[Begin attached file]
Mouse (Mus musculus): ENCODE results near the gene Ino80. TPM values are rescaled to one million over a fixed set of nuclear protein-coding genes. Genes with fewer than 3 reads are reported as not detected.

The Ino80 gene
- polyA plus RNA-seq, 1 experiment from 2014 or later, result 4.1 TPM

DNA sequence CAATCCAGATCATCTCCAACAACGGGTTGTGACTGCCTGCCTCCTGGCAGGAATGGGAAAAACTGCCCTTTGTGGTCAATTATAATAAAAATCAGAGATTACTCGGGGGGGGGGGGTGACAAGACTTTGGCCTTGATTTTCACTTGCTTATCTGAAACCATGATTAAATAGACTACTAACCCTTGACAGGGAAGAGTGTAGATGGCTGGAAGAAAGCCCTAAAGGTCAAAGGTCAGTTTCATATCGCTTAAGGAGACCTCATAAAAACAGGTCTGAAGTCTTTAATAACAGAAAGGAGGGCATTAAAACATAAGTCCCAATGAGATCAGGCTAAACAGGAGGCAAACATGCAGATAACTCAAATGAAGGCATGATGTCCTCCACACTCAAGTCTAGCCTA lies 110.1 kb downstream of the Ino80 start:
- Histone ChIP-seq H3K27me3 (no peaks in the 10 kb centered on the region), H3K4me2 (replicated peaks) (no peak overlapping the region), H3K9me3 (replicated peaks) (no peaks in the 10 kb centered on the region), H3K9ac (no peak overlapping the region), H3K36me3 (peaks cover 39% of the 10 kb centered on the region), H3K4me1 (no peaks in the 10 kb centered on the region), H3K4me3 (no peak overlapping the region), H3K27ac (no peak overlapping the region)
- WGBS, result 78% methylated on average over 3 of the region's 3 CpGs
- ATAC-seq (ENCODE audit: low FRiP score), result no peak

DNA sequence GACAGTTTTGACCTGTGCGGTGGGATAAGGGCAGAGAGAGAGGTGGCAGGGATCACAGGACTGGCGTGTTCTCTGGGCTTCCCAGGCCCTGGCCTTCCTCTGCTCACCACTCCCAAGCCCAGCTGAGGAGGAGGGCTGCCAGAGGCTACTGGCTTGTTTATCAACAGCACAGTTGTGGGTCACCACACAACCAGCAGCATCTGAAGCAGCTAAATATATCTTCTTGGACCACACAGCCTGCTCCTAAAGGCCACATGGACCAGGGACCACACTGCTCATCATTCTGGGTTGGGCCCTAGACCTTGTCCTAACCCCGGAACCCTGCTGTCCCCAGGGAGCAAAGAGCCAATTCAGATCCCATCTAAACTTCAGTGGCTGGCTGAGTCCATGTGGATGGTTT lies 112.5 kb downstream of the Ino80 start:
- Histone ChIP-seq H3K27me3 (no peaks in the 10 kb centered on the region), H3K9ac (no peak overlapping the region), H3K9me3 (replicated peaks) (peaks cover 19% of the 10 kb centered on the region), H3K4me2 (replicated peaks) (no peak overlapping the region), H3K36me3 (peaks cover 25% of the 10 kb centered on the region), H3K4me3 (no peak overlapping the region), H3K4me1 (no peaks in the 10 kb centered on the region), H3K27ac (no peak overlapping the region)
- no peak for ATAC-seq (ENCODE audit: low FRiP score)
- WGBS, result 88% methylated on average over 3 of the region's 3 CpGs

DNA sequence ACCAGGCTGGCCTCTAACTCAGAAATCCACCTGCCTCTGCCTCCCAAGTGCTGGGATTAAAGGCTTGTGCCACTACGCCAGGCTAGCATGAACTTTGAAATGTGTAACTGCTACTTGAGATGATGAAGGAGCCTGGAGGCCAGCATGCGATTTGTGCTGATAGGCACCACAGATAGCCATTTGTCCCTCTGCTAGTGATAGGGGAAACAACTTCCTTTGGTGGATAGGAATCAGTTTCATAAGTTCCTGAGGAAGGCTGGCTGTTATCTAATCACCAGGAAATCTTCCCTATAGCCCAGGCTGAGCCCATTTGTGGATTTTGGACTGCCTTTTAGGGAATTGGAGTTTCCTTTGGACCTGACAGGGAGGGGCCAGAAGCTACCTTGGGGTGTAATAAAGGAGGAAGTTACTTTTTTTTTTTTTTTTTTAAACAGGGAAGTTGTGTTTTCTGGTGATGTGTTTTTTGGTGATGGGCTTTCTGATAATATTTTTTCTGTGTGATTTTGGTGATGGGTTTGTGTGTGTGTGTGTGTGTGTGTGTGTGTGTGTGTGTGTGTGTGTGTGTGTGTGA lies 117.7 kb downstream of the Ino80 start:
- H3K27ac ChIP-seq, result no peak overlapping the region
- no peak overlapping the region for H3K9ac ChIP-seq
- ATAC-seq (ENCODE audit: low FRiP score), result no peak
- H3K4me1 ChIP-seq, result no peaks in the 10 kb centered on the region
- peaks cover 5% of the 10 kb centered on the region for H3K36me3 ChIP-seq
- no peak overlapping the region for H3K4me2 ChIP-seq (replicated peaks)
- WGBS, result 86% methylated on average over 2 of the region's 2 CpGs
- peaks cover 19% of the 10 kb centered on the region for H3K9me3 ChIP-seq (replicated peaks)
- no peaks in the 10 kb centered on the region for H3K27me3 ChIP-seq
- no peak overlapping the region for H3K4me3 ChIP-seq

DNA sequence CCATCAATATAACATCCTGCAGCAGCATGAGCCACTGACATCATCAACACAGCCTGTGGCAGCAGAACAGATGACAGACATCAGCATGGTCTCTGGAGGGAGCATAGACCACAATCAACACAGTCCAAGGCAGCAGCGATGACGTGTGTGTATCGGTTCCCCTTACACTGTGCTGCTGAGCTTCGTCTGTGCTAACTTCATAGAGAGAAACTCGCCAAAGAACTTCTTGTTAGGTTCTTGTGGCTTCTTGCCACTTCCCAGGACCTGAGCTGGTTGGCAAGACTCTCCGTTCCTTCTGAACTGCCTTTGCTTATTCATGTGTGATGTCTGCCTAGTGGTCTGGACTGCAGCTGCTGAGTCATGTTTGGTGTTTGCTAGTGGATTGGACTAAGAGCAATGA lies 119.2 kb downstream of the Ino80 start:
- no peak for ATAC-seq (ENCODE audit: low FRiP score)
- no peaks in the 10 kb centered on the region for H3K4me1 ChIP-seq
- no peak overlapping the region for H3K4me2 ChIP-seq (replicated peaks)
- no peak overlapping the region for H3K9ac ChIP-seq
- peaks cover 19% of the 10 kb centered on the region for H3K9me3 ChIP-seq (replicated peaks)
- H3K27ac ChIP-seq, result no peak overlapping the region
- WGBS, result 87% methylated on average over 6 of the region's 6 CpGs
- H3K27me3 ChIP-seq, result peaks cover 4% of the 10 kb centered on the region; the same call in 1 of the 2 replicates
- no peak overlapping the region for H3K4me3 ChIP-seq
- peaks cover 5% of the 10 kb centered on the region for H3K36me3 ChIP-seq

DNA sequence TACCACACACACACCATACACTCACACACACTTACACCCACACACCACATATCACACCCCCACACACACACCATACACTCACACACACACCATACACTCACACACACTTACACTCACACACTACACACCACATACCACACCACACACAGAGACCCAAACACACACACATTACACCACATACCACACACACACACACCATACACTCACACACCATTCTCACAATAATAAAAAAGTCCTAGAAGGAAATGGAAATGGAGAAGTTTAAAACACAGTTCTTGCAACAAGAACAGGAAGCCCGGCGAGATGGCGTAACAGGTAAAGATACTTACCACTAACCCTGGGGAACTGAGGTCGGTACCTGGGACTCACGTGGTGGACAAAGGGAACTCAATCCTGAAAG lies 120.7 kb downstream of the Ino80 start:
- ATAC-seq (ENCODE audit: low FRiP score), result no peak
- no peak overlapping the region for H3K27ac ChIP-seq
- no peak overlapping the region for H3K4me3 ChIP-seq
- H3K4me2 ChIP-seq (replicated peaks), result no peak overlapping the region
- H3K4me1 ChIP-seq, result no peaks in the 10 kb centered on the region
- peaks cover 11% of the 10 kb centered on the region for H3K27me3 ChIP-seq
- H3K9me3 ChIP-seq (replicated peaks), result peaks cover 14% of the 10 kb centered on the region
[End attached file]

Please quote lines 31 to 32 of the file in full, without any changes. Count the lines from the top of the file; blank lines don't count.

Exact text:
- H3K27me3 ChIP-seq, result peaks cover 4% of the 10 kb centered on the region; the same call in 1 of the 2 replicates
- no peak overlapping the region for H3K4me3 ChIP-seq